Another important theme in Singer's narrative is materialism and the human lust for money and wealth. The wealthy and generous Cracow doctor arrives in Frampol at a time of great hardship and bewitches the people with his money. Like a plague, the lust for money spreads among the people of Frampol, and all the women begin contemplating marrying the foreign suitor. Gambling is a social disease introduced by the Cracow man Frampol, and it is also evidence of materialism and the desire for money and wealth. Even when the devil is driven away, and the people of Frampol return to piety and the people are content with their past destitution, the lust for money still persists. In the aftermath of the Cracow incident, the author explains that whenever a tailor or a shoe-worker in the Frampol society asked for an exorbitant price for his or her services, he would be told “Go to the gentleman from Cracow, and he will give you buckets of gold” (Singer, 1983, p. 26) . This indicates that the Frampol people retained the story of the man from Cracow as folklore, and integrated it into their language to criticize the lust for money.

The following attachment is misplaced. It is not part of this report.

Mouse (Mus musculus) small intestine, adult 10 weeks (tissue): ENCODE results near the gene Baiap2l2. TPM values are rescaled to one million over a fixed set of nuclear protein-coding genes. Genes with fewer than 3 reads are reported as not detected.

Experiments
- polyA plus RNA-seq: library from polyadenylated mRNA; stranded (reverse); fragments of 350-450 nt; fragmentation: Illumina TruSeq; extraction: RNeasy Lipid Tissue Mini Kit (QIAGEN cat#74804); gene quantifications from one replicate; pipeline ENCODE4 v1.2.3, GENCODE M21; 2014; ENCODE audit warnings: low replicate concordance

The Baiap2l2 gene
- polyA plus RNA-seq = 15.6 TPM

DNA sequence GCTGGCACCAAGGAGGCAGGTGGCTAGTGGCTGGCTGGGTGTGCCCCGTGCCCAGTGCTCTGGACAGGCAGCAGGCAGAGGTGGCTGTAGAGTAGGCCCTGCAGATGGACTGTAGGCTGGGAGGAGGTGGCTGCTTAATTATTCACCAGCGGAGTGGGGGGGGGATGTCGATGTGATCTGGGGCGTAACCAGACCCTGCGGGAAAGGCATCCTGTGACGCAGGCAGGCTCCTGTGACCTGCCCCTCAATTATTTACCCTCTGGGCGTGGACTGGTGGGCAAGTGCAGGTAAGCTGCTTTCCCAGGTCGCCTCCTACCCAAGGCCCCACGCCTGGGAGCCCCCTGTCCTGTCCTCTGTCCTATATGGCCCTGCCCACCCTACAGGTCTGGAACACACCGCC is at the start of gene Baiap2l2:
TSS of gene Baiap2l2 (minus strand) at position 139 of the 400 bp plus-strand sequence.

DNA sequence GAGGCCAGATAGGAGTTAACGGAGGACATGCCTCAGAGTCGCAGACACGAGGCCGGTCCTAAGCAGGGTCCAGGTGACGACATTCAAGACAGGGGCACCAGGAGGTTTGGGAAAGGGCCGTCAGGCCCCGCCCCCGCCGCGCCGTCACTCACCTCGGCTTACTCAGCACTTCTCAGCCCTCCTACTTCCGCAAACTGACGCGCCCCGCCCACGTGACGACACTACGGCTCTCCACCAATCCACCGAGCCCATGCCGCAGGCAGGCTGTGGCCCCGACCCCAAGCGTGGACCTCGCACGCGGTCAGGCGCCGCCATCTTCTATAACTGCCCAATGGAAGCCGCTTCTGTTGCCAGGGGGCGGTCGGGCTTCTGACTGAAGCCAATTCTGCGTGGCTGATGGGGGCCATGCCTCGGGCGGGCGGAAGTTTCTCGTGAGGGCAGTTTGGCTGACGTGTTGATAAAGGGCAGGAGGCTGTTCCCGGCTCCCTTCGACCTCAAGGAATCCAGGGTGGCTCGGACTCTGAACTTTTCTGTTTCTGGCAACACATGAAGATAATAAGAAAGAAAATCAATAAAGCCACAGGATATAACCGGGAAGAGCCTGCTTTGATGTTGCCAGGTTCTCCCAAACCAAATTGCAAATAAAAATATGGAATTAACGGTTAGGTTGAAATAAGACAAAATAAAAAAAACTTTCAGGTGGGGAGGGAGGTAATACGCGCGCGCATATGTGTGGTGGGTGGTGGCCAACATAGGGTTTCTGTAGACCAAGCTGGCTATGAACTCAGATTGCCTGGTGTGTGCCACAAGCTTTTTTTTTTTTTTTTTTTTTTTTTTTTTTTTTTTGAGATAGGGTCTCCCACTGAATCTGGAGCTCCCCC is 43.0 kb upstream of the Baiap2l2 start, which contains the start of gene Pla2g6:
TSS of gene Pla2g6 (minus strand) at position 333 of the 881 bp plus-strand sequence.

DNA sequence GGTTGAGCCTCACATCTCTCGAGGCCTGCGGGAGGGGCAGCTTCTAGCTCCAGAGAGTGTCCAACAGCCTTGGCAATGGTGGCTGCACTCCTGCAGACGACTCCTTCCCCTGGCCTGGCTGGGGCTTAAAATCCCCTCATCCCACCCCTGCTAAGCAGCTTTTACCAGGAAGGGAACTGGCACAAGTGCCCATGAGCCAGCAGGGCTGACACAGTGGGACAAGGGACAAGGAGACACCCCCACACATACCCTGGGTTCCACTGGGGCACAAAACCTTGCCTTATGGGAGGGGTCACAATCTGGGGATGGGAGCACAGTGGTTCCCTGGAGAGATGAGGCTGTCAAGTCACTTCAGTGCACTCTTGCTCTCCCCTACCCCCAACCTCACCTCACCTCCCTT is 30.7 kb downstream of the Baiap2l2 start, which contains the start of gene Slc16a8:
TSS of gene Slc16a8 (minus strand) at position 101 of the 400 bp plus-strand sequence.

The Gentleman from Cracow conveys the message that salvation does not come from the unexpected arrival of a Savior-like stranger, but by sustenance of moral values and observance of religious traditions. The idea of salvation forms a great part of the Judaism faith. Jews expect a Messiah, their savior, to arrive at any opportune moment and save the righteous. The man from Cracow arrives in Frampol at a time in which the people had suffered enough. On arrival, he offers immediate help by providing food, which is one thing that the Frampol people need most. The people had enough reason to think the man from Cracow was the savior, and they swarmed to him as he handed out money. As Singer writes, “From the poorhouse gate the beggars came, crowding about him as he distributed alms- three groszy, six groszy, half-gulden pieces. The stranger was clearly a gift from heaven, and Frampol was not destined to vanish” (Singer, 1983, p. 14). This account portrays expert use of imagination and detail, and it paints the picture of the arrival of the savior in the Jewish village of Frampol. In another scene, Rabbi Ozer, having spent the night of Cracow man's apocalyptic feast in his house, wakes up thinking that the Messiah arrived. The Rabbi observes that the sky was intensely red and hears sounds analogous to wild beast howls. He then ponders over whether the Messiah has arrived, and why he had not heard the ram's horn that would ...